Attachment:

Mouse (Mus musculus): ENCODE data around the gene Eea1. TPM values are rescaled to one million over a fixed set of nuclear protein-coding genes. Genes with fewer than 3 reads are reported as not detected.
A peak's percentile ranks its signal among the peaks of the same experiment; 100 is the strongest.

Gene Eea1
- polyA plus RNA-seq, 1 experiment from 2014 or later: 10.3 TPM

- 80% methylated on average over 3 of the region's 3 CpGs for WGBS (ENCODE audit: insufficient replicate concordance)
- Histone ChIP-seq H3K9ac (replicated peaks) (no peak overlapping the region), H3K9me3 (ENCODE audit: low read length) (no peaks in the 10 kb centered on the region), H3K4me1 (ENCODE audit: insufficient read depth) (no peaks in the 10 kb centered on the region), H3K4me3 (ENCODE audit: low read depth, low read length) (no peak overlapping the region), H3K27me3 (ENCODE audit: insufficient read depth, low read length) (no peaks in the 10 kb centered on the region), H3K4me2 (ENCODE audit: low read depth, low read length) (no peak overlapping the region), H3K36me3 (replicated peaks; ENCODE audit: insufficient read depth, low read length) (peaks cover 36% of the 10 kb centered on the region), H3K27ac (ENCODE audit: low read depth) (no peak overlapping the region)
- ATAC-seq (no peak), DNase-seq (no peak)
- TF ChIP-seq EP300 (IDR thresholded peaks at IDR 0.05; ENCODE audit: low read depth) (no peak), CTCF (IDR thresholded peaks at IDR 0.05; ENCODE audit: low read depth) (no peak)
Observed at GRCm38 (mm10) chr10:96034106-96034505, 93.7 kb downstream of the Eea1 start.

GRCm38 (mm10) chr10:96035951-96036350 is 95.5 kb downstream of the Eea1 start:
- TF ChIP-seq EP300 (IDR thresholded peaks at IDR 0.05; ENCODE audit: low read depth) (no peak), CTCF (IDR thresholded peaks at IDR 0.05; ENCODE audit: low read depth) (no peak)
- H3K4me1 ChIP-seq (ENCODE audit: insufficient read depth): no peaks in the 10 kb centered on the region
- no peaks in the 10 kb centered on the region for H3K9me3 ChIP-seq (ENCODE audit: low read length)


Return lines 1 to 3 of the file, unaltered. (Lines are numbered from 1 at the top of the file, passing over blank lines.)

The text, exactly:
Mouse (Mus musculus): ENCODE data around the gene Eea1. TPM values are rescaled to one million over a fixed set of nuclear protein-coding genes. Genes with fewer than 3 reads are reported as not detected.
A peak's percentile ranks its signal among the peaks of the same experiment; 100 is the strongest.

Gene Eea1